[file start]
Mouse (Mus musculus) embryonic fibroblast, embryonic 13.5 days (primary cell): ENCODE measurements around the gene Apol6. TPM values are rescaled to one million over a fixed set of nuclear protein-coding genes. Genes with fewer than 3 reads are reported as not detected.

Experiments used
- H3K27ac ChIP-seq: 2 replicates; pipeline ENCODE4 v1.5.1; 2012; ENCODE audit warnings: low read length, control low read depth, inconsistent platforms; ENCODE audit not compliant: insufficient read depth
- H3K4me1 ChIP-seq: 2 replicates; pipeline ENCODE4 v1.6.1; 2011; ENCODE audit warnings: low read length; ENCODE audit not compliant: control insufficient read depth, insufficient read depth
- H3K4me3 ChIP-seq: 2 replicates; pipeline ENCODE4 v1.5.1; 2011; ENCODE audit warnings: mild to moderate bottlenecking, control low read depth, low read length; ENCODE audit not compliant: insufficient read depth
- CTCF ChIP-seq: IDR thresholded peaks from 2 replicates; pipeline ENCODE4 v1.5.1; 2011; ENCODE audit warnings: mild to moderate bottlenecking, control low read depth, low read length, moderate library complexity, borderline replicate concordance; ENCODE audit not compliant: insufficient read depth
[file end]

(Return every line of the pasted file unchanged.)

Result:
Mouse (Mus musculus) embryonic fibroblast, embryonic 13.5 days (primary cell): ENCODE measurements around the gene Apol6. TPM values are rescaled to one million over a fixed set of nuclear protein-coding genes. Genes with fewer than 3 reads are reported as not detected.

Experiments used
- H3K27ac ChIP-seq: 2 replicates; pipeline ENCODE4 v1.5.1; 2012; ENCODE audit warnings: low read length, control low read depth, inconsistent platforms; ENCODE audit not compliant: insufficient read depth
- H3K4me1 ChIP-seq: 2 replicates; pipeline ENCODE4 v1.6.1; 2011; ENCODE audit warnings: low read length; ENCODE audit not compliant: control insufficient read depth, insufficient read depth
- H3K4me3 ChIP-seq: 2 replicates; pipeline ENCODE4 v1.5.1; 2011; ENCODE audit warnings: mild to moderate bottlenecking, control low read depth, low read length; ENCODE audit not compliant: insufficient read depth
- CTCF ChIP-seq: IDR thresholded peaks from 2 replicates; pipeline ENCODE4 v1.5.1; 2011; ENCODE audit warnings: mild to moderate bottlenecking, control low read depth, low read length, moderate library complexity, borderline replicate concordance; ENCODE audit not compliant: insufficient read depth